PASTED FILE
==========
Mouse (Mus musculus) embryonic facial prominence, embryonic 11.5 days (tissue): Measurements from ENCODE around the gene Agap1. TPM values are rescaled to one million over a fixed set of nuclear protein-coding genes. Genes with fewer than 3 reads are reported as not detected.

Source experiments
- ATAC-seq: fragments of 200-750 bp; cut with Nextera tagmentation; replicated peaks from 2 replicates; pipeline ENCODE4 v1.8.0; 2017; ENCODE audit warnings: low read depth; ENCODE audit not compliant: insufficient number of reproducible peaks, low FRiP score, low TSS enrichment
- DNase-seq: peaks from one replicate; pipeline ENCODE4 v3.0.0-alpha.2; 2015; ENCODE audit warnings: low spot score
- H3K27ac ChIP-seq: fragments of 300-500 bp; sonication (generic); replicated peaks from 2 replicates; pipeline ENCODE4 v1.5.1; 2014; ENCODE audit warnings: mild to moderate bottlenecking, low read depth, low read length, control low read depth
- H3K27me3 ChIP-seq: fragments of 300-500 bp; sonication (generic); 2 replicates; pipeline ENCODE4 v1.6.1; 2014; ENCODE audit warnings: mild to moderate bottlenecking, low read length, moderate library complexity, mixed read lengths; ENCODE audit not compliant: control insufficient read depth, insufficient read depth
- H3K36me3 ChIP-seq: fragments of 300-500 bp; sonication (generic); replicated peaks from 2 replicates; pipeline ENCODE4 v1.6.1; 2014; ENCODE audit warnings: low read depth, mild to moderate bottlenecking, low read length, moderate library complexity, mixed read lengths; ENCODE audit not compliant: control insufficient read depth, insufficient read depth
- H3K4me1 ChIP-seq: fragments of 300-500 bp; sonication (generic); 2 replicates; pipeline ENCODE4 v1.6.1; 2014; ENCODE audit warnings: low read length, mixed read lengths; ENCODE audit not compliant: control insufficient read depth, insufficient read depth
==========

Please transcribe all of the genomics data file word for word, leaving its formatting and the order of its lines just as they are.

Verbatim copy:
Mouse (Mus musculus) embryonic facial prominence, embryonic 11.5 days (tissue): Measurements from ENCODE around the gene Agap1. TPM values are rescaled to one million over a fixed set of nuclear protein-coding genes. Genes with fewer than 3 reads are reported as not detected.

Source experiments
- ATAC-seq: fragments of 200-750 bp; cut with Nextera tagmentation; replicated peaks from 2 replicates; pipeline ENCODE4 v1.8.0; 2017; ENCODE audit warnings: low read depth; ENCODE audit not compliant: insufficient number of reproducible peaks, low FRiP score, low TSS enrichment
- DNase-seq: peaks from one replicate; pipeline ENCODE4 v3.0.0-alpha.2; 2015; ENCODE audit warnings: low spot score
- H3K27ac ChIP-seq: fragments of 300-500 bp; sonication (generic); replicated peaks from 2 replicates; pipeline ENCODE4 v1.5.1; 2014; ENCODE audit warnings: mild to moderate bottlenecking, low read depth, low read length, control low read depth
- H3K27me3 ChIP-seq: fragments of 300-500 bp; sonication (generic); 2 replicates; pipeline ENCODE4 v1.6.1; 2014; ENCODE audit warnings: mild to moderate bottlenecking, low read length, moderate library complexity, mixed read lengths; ENCODE audit not compliant: control insufficient read depth, insufficient read depth
- H3K36me3 ChIP-seq: fragments of 300-500 bp; sonication (generic); replicated peaks from 2 replicates; pipeline ENCODE4 v1.6.1; 2014; ENCODE audit warnings: low read depth, mild to moderate bottlenecking, low read length, moderate library complexity, mixed read lengths; ENCODE audit not compliant: control insufficient read depth, insufficient read depth
- H3K4me1 ChIP-seq: fragments of 300-500 bp; sonication (generic); 2 replicates; pipeline ENCODE4 v1.6.1; 2014; ENCODE audit warnings: low read length, mixed read lengths; ENCODE audit not compliant: control insufficient read depth, insufficient read depth